Sunday, March 11, 2007

The lilies are always welcome in the aloe garden. They remain in the ground during the resting period and appear again each year to brag a little with their pretty flowers.








Ammaryllis belladonna a scented lily endemic to the Western Cape Province, South Africa. The wild lily is as lovely as the cultivated lilies of this very popular genus. It blooms in March and is known by the name Marchlily, which is a pity as what could be prettier than the name Belladonna.
The smaller bright red Haemanthus coccinius (just behind the lilies photo above) is starting to open too.






Haemanthus coccinius. A month early for this lily but it might be the heavy rain shower we had in February that confused the lily. The flower is not fully open and smaller than it should be, but it is welcome all the same.












Four days later and the Haemanthus coccinius lilies are open. It is obvious why this lily is known as Paintbrush.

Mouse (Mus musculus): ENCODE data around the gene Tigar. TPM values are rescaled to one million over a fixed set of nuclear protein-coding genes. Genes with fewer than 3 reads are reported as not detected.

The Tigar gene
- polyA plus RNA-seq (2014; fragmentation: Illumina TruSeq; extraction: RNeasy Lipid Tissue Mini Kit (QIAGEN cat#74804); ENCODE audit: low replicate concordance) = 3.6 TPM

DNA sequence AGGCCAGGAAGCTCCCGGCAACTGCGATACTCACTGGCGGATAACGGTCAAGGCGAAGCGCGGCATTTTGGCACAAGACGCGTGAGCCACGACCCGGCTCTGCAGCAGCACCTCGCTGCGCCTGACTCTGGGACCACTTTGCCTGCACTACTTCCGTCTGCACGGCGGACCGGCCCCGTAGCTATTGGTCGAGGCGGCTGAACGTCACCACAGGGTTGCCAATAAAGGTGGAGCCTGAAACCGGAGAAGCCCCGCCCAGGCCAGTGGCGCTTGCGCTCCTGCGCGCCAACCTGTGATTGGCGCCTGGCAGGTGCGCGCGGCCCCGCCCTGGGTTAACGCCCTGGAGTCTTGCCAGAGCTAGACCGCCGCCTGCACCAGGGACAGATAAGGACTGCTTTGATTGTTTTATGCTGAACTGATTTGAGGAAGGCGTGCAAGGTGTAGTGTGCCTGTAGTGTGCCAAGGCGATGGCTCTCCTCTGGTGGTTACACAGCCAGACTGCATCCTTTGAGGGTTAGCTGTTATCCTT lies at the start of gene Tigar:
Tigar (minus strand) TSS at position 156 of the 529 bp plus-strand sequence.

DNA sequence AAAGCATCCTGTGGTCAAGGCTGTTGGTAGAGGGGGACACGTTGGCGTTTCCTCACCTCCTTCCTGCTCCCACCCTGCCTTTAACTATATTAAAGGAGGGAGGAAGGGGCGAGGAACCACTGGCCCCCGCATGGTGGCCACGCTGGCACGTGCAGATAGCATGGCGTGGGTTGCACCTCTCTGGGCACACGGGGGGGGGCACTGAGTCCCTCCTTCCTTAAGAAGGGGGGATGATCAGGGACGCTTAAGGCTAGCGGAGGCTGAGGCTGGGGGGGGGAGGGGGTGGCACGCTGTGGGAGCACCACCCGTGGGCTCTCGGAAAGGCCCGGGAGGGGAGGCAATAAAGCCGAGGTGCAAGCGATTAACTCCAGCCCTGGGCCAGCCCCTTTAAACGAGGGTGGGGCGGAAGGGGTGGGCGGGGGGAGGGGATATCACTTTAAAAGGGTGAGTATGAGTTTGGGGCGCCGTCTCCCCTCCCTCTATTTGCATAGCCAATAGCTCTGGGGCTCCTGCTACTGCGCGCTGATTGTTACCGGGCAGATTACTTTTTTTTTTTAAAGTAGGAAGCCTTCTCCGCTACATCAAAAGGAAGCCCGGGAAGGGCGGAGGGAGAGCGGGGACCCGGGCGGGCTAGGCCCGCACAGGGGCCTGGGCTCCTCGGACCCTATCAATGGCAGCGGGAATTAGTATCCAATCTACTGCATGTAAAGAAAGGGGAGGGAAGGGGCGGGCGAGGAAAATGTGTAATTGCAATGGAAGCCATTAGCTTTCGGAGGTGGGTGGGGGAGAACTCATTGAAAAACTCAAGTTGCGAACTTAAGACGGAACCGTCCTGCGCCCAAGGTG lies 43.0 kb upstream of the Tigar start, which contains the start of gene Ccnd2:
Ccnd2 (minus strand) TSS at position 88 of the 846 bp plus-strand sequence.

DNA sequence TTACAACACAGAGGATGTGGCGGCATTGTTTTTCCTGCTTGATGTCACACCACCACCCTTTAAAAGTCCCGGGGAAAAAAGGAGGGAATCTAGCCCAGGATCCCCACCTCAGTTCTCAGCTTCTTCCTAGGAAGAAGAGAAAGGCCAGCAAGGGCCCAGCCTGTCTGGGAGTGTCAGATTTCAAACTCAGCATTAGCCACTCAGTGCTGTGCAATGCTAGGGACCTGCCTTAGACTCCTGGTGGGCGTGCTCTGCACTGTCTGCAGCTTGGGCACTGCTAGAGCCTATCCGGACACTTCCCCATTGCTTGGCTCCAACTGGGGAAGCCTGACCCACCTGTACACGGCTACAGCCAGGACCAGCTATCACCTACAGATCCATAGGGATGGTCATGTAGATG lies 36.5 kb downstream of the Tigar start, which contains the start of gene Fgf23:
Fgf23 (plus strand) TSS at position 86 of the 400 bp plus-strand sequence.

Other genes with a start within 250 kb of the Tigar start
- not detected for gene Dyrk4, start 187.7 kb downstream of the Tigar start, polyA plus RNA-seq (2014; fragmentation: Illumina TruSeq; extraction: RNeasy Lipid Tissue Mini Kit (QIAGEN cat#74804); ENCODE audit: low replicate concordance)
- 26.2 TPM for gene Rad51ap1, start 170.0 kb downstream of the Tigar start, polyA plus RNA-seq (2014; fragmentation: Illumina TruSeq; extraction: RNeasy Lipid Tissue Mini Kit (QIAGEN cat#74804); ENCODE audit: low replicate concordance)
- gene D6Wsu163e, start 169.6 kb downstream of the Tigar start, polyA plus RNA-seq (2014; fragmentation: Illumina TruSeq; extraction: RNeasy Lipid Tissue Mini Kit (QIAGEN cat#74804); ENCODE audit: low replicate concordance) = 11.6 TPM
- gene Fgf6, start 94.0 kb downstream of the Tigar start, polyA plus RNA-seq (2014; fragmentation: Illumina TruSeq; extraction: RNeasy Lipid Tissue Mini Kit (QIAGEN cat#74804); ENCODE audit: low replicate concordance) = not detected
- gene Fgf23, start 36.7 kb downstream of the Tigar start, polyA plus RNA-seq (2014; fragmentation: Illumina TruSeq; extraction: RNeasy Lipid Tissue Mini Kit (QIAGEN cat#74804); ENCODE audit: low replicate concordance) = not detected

4 comments:

guild_rez said...

Hello,
just found your blog online and hope you have the time:-)) to visit
my blogs.
Your flowers are quite beautiful.
cheers from Toronto Canada
Gisela

Iowa Gardening Woman said...

The pink lily looks a lot like my surprise lily, the flowers are shaped just a bit different, great blog, I am enjoyed all your posts.

mmw said...

I thought Haemanthus coccineus only bloomed well after fire? Am I confused or does it flower more reliably in cultivation?

ericat said...

I am not an expert on lilies, they are companions for my aloes. That lilie grows here on the hills where fire is rare. I read up in the books I have but no mention on fire for the Haemanthus species growing in the western Cape. It is winter rainfall without thunderstorms and lightning so fires are not natural. Having said that H.coccineus is widespread. From the weatern coast to Grahamstown on the eastern coast and North up to Namibia. There they will be in fire zones. I think you can take it they do not need fire. They grow and bloom very easy in the garden as we rely most of the time on the rain without extra watering.